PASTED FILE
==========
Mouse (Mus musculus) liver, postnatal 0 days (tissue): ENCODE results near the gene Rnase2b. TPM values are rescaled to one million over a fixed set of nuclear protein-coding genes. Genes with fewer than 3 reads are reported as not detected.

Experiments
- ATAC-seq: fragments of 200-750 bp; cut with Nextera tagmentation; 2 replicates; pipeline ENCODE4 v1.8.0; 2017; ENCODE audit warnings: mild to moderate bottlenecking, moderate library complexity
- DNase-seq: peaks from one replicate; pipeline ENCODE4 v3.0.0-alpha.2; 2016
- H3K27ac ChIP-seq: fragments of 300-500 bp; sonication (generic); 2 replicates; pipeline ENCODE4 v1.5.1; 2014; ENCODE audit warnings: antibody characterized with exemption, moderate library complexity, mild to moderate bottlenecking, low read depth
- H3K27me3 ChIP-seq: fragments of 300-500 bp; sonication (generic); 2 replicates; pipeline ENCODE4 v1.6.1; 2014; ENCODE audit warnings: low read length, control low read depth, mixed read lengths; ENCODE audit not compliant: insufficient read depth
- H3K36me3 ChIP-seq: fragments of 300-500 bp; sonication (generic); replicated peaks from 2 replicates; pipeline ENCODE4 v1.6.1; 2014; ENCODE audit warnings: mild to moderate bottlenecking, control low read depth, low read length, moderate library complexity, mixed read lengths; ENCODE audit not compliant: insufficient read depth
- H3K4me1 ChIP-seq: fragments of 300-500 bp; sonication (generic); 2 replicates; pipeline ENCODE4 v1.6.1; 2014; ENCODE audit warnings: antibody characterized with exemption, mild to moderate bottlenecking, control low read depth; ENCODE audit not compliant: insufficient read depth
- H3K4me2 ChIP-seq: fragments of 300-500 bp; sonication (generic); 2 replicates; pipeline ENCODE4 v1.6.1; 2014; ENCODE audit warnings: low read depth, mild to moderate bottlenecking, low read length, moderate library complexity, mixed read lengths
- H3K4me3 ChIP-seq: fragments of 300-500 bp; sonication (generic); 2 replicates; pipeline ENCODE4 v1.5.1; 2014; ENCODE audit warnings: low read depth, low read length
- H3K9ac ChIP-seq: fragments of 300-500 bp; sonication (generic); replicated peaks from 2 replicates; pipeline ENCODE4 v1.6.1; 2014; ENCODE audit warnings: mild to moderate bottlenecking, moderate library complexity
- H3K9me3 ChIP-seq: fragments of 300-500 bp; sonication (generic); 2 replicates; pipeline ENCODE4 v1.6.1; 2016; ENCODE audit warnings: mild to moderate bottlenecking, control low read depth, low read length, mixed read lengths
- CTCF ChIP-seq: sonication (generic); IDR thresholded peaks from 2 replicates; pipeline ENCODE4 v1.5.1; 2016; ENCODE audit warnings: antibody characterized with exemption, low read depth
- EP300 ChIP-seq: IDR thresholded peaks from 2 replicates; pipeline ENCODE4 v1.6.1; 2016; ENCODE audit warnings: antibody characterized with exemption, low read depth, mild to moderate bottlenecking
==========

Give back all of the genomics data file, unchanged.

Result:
Mouse (Mus musculus) liver, postnatal 0 days (tissue): ENCODE results near the gene Rnase2b. TPM values are rescaled to one million over a fixed set of nuclear protein-coding genes. Genes with fewer than 3 reads are reported as not detected.

Experiments
- ATAC-seq: fragments of 200-750 bp; cut with Nextera tagmentation; 2 replicates; pipeline ENCODE4 v1.8.0; 2017; ENCODE audit warnings: mild to moderate bottlenecking, moderate library complexity
- DNase-seq: peaks from one replicate; pipeline ENCODE4 v3.0.0-alpha.2; 2016
- H3K27ac ChIP-seq: fragments of 300-500 bp; sonication (generic); 2 replicates; pipeline ENCODE4 v1.5.1; 2014; ENCODE audit warnings: antibody characterized with exemption, moderate library complexity, mild to moderate bottlenecking, low read depth
- H3K27me3 ChIP-seq: fragments of 300-500 bp; sonication (generic); 2 replicates; pipeline ENCODE4 v1.6.1; 2014; ENCODE audit warnings: low read length, control low read depth, mixed read lengths; ENCODE audit not compliant: insufficient read depth
- H3K36me3 ChIP-seq: fragments of 300-500 bp; sonication (generic); replicated peaks from 2 replicates; pipeline ENCODE4 v1.6.1; 2014; ENCODE audit warnings: mild to moderate bottlenecking, control low read depth, low read length, moderate library complexity, mixed read lengths; ENCODE audit not compliant: insufficient read depth
- H3K4me1 ChIP-seq: fragments of 300-500 bp; sonication (generic); 2 replicates; pipeline ENCODE4 v1.6.1; 2014; ENCODE audit warnings: antibody characterized with exemption, mild to moderate bottlenecking, control low read depth; ENCODE audit not compliant: insufficient read depth
- H3K4me2 ChIP-seq: fragments of 300-500 bp; sonication (generic); 2 replicates; pipeline ENCODE4 v1.6.1; 2014; ENCODE audit warnings: low read depth, mild to moderate bottlenecking, low read length, moderate library complexity, mixed read lengths
- H3K4me3 ChIP-seq: fragments of 300-500 bp; sonication (generic); 2 replicates; pipeline ENCODE4 v1.5.1; 2014; ENCODE audit warnings: low read depth, low read length
- H3K9ac ChIP-seq: fragments of 300-500 bp; sonication (generic); replicated peaks from 2 replicates; pipeline ENCODE4 v1.6.1; 2014; ENCODE audit warnings: mild to moderate bottlenecking, moderate library complexity
- H3K9me3 ChIP-seq: fragments of 300-500 bp; sonication (generic); 2 replicates; pipeline ENCODE4 v1.6.1; 2016; ENCODE audit warnings: mild to moderate bottlenecking, control low read depth, low read length, mixed read lengths
- CTCF ChIP-seq: sonication (generic); IDR thresholded peaks from 2 replicates; pipeline ENCODE4 v1.5.1; 2016; ENCODE audit warnings: antibody characterized with exemption, low read depth
- EP300 ChIP-seq: IDR thresholded peaks from 2 replicates; pipeline ENCODE4 v1.6.1; 2016; ENCODE audit warnings: antibody characterized with exemption, low read depth, mild to moderate bottlenecking